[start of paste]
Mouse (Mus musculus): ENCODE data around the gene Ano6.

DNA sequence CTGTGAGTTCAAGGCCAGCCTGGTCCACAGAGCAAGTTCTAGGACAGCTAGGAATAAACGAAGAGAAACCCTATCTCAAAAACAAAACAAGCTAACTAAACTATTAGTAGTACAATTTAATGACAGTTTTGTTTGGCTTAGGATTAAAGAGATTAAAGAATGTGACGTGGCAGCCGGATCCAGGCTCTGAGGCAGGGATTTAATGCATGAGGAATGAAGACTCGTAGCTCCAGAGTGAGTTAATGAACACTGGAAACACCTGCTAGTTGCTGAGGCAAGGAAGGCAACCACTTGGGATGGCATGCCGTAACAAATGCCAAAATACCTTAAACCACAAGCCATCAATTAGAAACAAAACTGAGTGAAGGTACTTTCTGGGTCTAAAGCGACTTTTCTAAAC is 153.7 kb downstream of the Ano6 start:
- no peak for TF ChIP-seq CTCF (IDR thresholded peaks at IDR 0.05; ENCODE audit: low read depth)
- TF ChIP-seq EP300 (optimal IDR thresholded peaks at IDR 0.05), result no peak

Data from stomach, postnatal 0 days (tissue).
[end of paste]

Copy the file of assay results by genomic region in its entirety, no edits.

Mouse (Mus musculus): ENCODE data around the gene Ano6.

DNA sequence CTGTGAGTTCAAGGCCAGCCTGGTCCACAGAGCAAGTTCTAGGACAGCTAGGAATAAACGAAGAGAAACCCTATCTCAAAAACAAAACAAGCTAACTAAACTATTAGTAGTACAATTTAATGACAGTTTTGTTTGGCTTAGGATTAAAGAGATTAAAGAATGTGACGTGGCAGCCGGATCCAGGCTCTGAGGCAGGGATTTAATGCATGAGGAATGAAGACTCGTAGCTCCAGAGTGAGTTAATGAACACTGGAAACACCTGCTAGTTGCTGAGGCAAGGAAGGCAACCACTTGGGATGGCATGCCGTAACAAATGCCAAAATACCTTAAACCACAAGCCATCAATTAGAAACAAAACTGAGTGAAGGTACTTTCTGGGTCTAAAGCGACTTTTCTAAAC is 153.7 kb downstream of the Ano6 start:
- no peak for TF ChIP-seq CTCF (IDR thresholded peaks at IDR 0.05; ENCODE audit: low read depth)
- TF ChIP-seq EP300 (optimal IDR thresholded peaks at IDR 0.05), result no peak

Data from stomach, postnatal 0 days (tissue).